Why telling stories of strong women is important

Women’s History Month has drawn to a close, but with women comprising 51 percent of the U.S. population, perhaps we can continue to tell our stories for more than one month of 12. History is really just a collection of stories about people. Culture as a whole is about the stories we tell our children; these stories help build the framework of how they understand their place in society and the world. Unfortunately, when our films, television and other media tell stories, they tend to be stories about men in which women play a supporting role.

This observation is backed up by a mountain of numbers supporting it. While women make up the majority of the population, only 16 percent of protagonists in film are female. Is this because women are uninteresting or unrelatable? One answer emerges if we examine who is creating these stories. Filmmaking brings together writers, cinematographers, editors and directors who work together to bring a story to life. In these four key positions, again only 16 percent of the total are women. In ownership and board membership of major media companies, women are also unrepresented dramatically. Men aren’t unable to tell women’s stories, but this imbalance perpetuates the existing disparity by normalizing the absence of deep, fully human female characters.

If we look to history and literature, though, there is no shortage of fascinating women to learn from and enjoy. When I was recently asked to identify a woman who influenced me as a feminist, the best ones I could think of were Dorothy and Alice. Exploring Oz and Wonderland, respectively, they provided excellent examples of the type of tough, thoughtful, rebellious, crafty and kind woman I might want to become. When I looked at my favorite books and movies and historical figures now, I found fewer stories as centered on women as those from my childhood. So, I asked Facebook to help out and my friends generated a great list of ass-kicking, nurturing, scheming, leading and learning women.

They shared mythical goddesses like Kali, Hindu goddess of empowerment, time and death; and Athena, the Greeks’ go-to goddess for knowledge, strategy and crafts; and memorable characters like Pandora, Clytemnestra, and Dierdre. Scheherazade, the original captivating female storyteller appeared alongside former “most dangerous woman in America” Mother Jones, and her fellow rabble rousers Ella Baker, Emma Goldman and Gloria Steinem. Women and girls solved mysteries in Nancy Drew, modern mystery series, and even in the Magic Schoolbus kids’ series. Ellen Ripley, Sarah Connor, Katniss Everdeen and Captain Janeway were represented in the science fiction category, a genre historically dominated by men.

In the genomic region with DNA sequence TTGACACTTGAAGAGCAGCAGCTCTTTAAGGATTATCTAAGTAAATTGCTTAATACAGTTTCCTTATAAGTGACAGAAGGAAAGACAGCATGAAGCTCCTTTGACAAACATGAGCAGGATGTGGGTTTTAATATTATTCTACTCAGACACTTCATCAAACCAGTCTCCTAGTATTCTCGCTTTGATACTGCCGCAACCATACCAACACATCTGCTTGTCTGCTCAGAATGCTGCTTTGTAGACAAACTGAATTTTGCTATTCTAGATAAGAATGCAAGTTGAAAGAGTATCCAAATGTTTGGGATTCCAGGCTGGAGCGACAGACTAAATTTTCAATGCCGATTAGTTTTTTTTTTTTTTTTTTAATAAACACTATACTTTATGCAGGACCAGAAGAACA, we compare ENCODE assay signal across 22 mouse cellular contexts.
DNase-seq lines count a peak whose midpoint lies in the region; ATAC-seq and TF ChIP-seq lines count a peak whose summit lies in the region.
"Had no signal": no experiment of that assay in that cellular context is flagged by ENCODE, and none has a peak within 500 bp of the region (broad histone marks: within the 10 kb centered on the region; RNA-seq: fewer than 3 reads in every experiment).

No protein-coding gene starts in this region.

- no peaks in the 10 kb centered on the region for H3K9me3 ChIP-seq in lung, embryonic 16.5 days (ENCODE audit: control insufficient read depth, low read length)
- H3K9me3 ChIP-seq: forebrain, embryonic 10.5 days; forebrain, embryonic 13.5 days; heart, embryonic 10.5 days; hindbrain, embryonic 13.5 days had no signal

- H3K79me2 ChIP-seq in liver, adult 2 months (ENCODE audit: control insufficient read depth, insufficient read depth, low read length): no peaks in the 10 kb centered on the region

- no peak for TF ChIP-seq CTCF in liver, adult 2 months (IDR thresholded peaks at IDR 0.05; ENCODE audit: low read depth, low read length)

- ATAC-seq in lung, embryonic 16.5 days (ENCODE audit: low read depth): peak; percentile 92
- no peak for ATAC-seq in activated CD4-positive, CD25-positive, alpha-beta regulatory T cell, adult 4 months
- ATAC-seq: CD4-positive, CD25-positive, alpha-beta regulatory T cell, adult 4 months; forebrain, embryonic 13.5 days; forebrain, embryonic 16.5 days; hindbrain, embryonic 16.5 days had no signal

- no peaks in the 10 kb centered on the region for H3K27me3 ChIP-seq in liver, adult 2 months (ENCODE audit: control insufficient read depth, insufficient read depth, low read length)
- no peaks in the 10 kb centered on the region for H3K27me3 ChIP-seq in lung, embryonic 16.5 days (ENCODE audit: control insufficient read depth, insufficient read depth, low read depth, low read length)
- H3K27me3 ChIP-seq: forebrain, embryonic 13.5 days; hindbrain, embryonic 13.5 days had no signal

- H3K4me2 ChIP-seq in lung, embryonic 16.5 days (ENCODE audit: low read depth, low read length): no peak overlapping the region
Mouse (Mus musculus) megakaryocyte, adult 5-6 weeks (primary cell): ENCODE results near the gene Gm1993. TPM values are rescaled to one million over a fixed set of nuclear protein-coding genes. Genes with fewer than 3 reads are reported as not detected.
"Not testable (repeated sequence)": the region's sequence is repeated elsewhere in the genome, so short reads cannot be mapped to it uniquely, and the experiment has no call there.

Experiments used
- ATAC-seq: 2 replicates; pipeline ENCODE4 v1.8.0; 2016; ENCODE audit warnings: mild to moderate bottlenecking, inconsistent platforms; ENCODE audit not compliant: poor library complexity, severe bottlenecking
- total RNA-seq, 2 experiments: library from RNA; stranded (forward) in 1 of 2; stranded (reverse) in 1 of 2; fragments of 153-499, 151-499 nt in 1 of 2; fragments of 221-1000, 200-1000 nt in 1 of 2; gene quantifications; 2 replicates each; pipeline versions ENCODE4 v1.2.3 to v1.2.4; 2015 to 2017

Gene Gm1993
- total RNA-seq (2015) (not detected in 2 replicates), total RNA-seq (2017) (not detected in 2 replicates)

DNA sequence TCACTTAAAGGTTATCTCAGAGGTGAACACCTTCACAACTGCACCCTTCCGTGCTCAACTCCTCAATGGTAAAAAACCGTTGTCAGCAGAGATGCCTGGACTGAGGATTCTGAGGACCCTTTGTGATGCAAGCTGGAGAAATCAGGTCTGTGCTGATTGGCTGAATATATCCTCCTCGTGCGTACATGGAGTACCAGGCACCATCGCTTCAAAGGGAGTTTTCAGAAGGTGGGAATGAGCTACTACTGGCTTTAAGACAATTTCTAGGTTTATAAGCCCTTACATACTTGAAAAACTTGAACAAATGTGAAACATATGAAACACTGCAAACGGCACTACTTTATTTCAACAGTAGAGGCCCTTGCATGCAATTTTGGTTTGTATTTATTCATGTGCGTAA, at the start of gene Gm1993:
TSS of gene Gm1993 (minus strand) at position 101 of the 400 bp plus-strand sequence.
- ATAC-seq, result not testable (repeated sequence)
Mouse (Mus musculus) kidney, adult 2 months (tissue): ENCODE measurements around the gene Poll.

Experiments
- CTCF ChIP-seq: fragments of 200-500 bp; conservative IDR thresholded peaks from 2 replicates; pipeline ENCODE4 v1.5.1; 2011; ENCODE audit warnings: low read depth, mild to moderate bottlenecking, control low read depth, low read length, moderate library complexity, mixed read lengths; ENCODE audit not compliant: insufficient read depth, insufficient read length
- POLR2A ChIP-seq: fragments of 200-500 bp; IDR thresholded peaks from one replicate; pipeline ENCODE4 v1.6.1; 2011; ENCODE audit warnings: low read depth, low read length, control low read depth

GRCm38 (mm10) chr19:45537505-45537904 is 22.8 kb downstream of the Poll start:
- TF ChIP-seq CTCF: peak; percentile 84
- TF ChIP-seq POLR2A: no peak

While a younger woman I talked with “couldn’t think of a single one (influential female story)” and “was raised on Disney and princesses,” this group of people came up with an extensive list of fiction written by women and populated by strong female characters. Alice Walker, Maya Angelou, Margaret Atwood, Toni Morrison, Frances Hodgson Burnett, Amy Tan, Ana Castillo, Audre Lorde, Tina Fey, bell hooks, Virginia Woolf, Amy Goodman, and more were recommended as required reading for all people, regardless of gender. Earlier this month, Rachel Dolezal shared her to-do list for Women’s History Month. My only addition is a suggestion for readers to find a story from this list, or ask someone you like for their favorite woman’s story, and listen. Just listen. ♦

Taylor Weech, who hosts the weekly public affairs program Praxis on KYRS-FM, is a Spokane writer and activist. She's advocated, among other things, for environmental sustainability and all-ages access to the arts.